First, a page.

It is the general opinion that he was made a physician by accident and necessity, and Sir Richard Blackmore reports in plain terms [Preface to his Treatise on the Small-Pox], that he engaged in practice without any preparatory study, or previous knowledge, of the medicinal sciences; and affirms, that, when he was consulted by him what books he should read to qualify him for the same profession, he recommended Don Quixote.
That he recommended Don Quixote to Blackmore, we are not allowed to doubt; but the relater is hindered by that self-love which dazzles all mankind from discovering that he might intend a satire very different from a general censure of all the ancient and modern writers on medicine, since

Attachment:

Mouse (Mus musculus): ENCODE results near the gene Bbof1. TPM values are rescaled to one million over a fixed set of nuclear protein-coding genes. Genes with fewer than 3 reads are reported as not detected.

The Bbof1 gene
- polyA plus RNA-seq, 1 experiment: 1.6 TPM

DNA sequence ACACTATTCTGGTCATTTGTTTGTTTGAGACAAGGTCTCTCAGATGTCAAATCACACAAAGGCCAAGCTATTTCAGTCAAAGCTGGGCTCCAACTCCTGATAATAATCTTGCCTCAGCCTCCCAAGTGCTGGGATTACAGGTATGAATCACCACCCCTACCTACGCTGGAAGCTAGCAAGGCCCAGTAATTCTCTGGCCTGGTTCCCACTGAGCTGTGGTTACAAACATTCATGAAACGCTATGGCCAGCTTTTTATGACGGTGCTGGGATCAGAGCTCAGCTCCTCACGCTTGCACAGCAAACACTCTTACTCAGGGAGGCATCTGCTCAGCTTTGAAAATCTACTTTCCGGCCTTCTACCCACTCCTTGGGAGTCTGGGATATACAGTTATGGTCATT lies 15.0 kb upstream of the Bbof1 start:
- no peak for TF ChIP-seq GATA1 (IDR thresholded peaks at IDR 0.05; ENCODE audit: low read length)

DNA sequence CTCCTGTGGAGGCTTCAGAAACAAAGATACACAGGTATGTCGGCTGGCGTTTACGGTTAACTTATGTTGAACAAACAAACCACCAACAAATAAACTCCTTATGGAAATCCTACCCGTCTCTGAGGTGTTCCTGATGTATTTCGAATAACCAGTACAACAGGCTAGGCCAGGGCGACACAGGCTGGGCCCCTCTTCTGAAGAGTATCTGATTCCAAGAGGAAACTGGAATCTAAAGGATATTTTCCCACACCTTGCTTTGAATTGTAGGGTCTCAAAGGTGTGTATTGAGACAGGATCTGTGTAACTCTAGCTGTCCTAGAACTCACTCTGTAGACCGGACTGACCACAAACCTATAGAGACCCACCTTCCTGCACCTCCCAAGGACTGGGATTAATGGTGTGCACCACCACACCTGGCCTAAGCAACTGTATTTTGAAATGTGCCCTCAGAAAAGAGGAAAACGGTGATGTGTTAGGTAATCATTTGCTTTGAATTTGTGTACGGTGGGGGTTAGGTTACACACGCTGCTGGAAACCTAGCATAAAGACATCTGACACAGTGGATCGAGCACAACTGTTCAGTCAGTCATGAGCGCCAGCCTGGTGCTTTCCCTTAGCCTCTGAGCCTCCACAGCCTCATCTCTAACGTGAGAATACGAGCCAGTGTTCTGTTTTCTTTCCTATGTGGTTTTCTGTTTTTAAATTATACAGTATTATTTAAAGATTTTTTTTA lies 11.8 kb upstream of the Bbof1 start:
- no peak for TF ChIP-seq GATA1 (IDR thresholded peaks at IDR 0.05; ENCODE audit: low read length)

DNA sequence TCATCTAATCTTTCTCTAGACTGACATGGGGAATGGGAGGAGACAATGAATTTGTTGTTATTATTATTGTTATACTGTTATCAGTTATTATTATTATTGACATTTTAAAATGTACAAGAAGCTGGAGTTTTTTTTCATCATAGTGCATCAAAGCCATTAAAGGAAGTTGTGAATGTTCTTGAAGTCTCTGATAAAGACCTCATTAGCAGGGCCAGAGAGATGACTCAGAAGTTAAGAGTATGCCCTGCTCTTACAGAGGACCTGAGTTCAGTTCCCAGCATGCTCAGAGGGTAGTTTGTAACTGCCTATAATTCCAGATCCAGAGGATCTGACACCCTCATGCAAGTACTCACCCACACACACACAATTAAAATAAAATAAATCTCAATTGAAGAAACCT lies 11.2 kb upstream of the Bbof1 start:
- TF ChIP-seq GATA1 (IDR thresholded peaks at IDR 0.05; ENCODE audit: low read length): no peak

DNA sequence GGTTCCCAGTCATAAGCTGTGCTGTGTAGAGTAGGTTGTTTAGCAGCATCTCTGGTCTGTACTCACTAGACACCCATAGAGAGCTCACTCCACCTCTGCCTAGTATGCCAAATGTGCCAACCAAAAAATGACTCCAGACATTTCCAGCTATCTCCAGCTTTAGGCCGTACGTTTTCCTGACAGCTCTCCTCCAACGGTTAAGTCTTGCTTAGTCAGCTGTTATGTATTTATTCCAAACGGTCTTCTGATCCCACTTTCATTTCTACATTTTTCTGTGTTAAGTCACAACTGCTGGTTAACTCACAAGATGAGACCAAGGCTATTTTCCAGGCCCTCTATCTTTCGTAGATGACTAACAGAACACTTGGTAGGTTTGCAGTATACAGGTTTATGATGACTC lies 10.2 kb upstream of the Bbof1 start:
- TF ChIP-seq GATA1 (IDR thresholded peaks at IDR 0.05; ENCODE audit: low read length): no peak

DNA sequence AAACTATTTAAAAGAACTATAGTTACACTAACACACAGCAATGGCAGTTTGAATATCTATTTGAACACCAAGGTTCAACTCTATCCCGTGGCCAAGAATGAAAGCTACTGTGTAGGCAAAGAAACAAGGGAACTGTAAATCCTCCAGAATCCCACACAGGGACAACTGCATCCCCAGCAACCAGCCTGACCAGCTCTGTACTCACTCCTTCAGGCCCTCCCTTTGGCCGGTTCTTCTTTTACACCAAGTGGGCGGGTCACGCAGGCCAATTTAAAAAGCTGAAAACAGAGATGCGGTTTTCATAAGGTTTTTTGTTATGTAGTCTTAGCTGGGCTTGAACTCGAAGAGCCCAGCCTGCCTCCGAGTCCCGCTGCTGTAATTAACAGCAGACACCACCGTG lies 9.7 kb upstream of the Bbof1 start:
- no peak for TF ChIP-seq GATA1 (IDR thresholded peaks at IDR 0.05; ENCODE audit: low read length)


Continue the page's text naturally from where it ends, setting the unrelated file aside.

he might perhaps mean, either seriously or in jest, to insinuate that Blackmore was not adapted by nature to the study of physick, and that, whether he should read Cervantes or Hippocrates, he would be equally unqualified for practice, and equally unsuccessful in it.
Whatsoever was his meaning, nothing is more evident than that it was a transient sally of an imagination warmed with gaiety, or the negligent effusion of a mind intent upon some other employment, and in haste to dismiss a troublesome intruder; for it is certain that Sydenham did not think it impossible to write usefully on medicine, because he has himself written upon it; and it is not probable that he carried his vanity so far, as to imagine that no man had ever acquired the same qualifications besides himself. He could not but know that he rather restored than invented most of his principles, and therefore could not but acknowledge the value of those writers whose doctrines he adopted and enforced.